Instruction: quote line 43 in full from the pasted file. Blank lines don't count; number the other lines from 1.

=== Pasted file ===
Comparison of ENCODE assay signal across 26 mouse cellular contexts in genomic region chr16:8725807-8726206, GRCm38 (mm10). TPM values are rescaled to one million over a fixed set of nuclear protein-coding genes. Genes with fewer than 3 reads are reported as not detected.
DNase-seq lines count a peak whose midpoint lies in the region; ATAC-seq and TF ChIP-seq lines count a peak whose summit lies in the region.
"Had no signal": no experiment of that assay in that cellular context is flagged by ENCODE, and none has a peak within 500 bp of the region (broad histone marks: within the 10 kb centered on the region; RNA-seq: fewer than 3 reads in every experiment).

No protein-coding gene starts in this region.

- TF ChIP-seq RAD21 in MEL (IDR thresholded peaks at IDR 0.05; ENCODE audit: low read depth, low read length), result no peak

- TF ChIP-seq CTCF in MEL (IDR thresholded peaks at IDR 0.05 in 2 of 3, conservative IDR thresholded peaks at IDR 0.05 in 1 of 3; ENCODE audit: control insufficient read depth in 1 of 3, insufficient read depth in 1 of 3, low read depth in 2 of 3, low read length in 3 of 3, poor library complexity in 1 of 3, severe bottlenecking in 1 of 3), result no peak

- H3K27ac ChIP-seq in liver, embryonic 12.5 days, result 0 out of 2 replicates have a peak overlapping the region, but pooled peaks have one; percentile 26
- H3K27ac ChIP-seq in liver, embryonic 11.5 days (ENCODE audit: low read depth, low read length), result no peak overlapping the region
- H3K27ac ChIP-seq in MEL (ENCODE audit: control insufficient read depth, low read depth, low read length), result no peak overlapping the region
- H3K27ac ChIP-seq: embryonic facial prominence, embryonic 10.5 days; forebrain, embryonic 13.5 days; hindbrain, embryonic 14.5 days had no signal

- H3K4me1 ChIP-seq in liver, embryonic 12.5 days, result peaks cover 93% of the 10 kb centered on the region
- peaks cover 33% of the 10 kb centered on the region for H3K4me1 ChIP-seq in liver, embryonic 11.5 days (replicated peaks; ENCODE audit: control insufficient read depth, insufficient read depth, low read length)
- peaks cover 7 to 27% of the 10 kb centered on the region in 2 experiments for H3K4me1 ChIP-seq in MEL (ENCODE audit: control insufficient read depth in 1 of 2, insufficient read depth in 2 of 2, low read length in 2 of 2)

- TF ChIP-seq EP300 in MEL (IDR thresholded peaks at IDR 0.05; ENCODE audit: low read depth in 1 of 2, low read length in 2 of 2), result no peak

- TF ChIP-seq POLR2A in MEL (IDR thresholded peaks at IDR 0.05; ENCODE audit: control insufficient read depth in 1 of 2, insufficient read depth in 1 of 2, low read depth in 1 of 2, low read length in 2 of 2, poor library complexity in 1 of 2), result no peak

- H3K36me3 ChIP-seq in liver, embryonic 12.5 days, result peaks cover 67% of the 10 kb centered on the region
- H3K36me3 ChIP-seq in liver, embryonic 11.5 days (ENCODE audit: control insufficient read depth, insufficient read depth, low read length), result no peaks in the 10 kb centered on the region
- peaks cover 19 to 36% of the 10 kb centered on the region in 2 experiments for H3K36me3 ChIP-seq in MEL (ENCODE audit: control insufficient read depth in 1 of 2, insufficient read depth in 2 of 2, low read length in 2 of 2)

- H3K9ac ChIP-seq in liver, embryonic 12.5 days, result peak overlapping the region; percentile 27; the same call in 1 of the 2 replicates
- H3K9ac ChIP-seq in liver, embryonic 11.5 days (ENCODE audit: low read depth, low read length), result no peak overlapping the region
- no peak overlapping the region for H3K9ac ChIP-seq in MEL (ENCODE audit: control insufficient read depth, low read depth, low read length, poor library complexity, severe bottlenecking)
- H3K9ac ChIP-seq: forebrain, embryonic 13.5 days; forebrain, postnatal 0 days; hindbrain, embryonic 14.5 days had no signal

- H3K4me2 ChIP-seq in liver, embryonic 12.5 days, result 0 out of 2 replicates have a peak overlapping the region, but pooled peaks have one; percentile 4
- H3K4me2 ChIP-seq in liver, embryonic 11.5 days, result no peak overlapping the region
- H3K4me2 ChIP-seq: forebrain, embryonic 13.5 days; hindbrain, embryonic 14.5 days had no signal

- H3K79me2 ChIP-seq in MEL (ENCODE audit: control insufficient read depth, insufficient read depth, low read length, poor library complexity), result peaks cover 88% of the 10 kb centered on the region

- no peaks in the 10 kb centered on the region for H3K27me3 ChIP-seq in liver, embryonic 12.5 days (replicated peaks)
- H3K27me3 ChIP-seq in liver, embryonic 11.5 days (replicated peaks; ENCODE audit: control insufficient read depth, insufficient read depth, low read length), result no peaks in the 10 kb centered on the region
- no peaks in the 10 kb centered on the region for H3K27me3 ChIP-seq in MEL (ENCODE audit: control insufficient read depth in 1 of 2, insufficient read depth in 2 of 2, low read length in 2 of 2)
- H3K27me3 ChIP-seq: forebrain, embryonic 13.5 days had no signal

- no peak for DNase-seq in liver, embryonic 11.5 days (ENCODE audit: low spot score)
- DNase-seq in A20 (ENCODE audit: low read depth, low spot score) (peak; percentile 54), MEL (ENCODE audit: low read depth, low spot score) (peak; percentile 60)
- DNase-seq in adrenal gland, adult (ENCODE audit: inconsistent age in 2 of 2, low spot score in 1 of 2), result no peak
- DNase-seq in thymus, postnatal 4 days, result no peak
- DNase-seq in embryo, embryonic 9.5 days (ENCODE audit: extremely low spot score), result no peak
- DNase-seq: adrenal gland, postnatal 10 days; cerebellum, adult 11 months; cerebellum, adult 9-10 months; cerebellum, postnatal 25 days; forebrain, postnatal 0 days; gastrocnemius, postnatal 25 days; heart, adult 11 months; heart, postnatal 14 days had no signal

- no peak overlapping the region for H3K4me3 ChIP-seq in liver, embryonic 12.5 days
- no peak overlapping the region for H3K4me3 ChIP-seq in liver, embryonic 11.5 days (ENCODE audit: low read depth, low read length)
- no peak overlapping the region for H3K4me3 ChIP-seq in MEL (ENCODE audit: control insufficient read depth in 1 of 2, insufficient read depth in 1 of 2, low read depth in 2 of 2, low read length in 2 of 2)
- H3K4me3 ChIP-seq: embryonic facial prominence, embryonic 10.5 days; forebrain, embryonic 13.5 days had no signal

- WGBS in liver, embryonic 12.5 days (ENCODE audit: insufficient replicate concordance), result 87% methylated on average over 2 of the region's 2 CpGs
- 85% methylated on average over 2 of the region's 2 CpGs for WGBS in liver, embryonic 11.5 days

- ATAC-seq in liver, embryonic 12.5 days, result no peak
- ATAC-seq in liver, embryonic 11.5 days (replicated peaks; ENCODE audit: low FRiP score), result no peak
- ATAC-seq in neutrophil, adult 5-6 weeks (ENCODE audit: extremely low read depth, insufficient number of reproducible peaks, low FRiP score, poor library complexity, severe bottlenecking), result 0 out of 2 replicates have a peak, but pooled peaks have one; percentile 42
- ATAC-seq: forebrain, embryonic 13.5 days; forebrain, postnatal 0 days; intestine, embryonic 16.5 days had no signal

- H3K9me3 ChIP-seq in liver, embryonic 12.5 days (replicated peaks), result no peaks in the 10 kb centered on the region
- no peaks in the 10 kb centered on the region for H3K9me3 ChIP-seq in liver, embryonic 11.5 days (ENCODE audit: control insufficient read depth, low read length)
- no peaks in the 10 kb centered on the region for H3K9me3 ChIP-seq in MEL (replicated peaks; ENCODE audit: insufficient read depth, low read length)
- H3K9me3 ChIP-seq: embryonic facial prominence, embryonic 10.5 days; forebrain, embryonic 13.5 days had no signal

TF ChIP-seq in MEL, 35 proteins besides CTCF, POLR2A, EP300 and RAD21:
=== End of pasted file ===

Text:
- ATAC-seq in liver, embryonic 12.5 days, result no peak